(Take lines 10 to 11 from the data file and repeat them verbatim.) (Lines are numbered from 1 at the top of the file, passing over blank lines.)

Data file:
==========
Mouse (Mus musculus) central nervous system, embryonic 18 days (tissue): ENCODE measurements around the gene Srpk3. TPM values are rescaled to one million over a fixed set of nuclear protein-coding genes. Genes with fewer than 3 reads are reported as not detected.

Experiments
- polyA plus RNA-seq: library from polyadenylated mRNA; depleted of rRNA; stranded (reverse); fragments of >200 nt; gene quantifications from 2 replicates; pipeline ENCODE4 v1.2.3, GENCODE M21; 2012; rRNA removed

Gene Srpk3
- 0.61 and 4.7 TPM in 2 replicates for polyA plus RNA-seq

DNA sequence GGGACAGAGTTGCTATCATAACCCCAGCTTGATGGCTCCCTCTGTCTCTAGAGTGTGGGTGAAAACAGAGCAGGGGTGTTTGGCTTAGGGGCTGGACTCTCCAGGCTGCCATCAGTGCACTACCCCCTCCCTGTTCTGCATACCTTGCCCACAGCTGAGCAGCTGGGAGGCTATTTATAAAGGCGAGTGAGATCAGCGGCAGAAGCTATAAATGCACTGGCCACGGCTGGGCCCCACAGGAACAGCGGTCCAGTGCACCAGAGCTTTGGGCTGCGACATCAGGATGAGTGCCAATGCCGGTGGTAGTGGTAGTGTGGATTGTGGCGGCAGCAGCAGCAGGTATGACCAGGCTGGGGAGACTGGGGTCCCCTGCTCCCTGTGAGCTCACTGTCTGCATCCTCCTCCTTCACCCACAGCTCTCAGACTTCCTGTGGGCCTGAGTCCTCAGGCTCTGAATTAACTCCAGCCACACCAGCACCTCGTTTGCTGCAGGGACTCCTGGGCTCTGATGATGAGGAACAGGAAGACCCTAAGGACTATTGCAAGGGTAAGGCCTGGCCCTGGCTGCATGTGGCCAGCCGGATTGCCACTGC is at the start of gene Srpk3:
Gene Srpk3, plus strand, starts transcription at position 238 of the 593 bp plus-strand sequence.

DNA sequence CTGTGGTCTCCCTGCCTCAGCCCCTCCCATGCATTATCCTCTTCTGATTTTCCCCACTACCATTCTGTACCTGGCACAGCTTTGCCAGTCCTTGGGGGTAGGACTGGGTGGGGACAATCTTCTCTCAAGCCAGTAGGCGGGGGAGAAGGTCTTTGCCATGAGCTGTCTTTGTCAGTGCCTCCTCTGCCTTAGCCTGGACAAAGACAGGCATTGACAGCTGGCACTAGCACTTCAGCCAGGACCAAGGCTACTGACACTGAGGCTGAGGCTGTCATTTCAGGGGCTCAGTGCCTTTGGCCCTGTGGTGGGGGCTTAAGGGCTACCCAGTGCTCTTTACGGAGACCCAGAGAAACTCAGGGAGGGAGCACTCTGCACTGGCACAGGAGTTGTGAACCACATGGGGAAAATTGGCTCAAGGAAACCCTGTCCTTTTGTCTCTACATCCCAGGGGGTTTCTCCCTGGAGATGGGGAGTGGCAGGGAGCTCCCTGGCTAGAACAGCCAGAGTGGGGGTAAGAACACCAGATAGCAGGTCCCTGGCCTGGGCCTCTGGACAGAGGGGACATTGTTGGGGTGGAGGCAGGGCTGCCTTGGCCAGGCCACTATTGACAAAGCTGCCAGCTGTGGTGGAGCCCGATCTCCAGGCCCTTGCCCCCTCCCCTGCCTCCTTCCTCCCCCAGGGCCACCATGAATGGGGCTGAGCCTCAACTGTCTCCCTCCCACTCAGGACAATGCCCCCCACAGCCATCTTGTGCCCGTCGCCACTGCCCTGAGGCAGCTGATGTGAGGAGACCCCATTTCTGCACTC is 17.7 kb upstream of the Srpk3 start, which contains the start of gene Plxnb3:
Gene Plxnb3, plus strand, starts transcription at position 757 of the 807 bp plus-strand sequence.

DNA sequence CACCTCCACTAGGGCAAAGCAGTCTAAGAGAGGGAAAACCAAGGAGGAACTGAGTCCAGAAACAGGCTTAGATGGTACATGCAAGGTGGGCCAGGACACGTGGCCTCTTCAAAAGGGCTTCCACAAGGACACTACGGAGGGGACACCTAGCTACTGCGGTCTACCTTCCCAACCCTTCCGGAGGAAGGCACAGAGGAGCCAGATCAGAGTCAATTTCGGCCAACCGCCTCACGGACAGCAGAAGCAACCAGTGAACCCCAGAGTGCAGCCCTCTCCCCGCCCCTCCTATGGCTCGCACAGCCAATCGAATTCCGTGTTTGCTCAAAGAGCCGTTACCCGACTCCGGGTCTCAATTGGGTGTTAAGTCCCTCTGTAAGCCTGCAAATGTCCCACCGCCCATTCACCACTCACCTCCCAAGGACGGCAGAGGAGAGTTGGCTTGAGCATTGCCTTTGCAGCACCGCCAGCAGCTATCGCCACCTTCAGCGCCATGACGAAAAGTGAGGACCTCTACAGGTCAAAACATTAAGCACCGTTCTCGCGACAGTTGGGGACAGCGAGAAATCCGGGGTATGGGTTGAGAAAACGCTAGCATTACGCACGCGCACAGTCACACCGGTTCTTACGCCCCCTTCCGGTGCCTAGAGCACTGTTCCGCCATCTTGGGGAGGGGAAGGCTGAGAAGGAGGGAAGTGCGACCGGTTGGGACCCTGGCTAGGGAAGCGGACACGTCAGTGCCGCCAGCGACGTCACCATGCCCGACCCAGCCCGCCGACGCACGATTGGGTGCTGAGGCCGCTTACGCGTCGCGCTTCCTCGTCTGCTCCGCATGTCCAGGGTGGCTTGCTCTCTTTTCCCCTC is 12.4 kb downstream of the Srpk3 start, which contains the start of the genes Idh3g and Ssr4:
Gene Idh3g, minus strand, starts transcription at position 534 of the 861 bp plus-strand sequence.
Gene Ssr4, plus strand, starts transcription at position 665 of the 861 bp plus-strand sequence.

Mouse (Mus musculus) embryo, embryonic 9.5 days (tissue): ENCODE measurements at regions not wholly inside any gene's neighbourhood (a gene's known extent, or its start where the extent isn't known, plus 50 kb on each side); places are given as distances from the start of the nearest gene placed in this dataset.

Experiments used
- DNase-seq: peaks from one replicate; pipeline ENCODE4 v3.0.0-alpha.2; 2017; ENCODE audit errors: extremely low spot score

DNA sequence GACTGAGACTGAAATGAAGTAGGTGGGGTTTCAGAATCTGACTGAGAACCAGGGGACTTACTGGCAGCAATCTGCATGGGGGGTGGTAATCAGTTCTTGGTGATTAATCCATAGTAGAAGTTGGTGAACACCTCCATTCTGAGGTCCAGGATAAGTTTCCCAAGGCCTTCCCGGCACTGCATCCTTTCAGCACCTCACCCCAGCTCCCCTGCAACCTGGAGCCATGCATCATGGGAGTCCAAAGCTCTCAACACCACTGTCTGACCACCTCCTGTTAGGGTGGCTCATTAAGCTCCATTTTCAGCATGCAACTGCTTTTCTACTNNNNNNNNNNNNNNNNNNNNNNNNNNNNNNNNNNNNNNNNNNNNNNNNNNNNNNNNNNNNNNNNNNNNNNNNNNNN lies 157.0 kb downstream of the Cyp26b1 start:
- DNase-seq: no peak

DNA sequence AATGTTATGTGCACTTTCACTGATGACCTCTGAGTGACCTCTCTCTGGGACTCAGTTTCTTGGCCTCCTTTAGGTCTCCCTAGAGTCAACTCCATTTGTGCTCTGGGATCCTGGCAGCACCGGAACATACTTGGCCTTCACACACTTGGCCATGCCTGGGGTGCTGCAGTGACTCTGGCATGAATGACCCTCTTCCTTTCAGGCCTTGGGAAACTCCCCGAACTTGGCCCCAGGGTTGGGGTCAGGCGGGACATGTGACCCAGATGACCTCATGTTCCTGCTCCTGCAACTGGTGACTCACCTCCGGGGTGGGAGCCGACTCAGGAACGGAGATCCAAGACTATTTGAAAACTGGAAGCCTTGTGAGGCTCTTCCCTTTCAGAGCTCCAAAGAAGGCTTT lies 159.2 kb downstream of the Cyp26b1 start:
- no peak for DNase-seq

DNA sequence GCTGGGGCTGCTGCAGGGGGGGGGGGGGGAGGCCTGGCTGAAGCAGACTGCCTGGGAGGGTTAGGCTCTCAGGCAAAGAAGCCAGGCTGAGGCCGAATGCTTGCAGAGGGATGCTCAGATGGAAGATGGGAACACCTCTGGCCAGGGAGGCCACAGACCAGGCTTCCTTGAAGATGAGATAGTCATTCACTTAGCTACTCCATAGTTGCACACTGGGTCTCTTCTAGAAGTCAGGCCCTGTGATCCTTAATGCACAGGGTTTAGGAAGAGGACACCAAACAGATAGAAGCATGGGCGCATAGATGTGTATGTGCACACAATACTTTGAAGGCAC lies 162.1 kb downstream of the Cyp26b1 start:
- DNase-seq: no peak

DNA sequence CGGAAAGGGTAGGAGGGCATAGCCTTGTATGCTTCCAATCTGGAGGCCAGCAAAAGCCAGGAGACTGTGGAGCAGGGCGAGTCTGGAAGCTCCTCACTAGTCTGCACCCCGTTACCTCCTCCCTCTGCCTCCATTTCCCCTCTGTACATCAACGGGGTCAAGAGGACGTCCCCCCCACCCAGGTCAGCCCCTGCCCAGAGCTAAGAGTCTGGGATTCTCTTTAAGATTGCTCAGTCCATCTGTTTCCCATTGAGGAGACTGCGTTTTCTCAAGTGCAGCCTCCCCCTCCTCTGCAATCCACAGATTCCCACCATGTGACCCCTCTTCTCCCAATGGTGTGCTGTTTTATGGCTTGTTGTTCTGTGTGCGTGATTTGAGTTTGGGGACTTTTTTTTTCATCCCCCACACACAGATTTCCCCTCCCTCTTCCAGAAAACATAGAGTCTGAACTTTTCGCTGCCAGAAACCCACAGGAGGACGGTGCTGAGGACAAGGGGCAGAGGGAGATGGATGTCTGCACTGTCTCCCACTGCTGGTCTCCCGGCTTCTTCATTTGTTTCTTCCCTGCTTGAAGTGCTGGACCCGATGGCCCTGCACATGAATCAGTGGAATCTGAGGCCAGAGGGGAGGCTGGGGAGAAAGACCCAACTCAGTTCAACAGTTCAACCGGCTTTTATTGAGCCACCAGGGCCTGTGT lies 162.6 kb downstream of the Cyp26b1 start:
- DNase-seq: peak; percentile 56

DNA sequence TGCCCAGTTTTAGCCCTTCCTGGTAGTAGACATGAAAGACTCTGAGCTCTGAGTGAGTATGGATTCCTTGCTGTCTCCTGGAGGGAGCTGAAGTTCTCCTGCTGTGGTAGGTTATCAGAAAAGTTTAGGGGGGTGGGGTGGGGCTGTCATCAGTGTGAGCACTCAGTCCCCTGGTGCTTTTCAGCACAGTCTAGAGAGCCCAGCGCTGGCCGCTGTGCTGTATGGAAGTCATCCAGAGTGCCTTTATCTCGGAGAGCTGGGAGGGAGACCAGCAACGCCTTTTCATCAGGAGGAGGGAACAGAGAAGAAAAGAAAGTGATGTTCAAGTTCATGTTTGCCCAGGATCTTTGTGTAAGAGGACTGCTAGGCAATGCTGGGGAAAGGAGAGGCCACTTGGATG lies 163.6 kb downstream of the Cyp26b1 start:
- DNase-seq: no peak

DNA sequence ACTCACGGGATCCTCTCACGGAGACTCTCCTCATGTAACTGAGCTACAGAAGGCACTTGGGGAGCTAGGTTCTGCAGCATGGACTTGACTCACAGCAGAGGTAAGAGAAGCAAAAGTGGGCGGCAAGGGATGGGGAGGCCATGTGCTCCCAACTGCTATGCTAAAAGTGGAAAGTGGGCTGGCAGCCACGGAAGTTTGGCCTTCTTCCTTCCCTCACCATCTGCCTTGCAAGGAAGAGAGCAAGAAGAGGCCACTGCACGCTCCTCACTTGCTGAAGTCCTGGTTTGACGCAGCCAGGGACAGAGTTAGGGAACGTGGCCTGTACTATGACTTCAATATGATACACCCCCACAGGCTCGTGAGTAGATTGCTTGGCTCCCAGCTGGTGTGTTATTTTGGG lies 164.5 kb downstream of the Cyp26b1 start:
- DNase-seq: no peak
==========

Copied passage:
DNA sequence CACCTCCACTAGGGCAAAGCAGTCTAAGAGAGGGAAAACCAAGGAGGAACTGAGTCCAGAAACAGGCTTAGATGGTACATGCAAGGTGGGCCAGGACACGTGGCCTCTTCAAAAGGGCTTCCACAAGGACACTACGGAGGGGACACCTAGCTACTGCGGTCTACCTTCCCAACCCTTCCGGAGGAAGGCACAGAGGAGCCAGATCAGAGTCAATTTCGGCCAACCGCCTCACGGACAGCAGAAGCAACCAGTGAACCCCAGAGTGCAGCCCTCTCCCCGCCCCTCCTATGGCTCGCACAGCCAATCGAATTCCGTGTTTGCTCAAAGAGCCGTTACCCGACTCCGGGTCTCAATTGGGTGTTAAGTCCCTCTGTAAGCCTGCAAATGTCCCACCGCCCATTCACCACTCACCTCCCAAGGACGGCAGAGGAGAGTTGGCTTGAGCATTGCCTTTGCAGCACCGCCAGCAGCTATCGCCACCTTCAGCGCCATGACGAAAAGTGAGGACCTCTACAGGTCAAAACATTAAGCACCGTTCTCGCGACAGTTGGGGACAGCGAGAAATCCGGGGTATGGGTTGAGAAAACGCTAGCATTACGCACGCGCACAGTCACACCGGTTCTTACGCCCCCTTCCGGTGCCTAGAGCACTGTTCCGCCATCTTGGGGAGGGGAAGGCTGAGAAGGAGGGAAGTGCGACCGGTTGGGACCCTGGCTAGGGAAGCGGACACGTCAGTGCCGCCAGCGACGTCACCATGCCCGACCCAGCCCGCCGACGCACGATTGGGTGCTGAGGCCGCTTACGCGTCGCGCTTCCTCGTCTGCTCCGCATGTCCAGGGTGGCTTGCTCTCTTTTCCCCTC is 12.4 kb downstream of the Srpk3 start, which contains the start of the genes Idh3g and Ssr4:
Gene Idh3g, minus strand, starts transcription at position 534 of the 861 bp plus-strand sequence.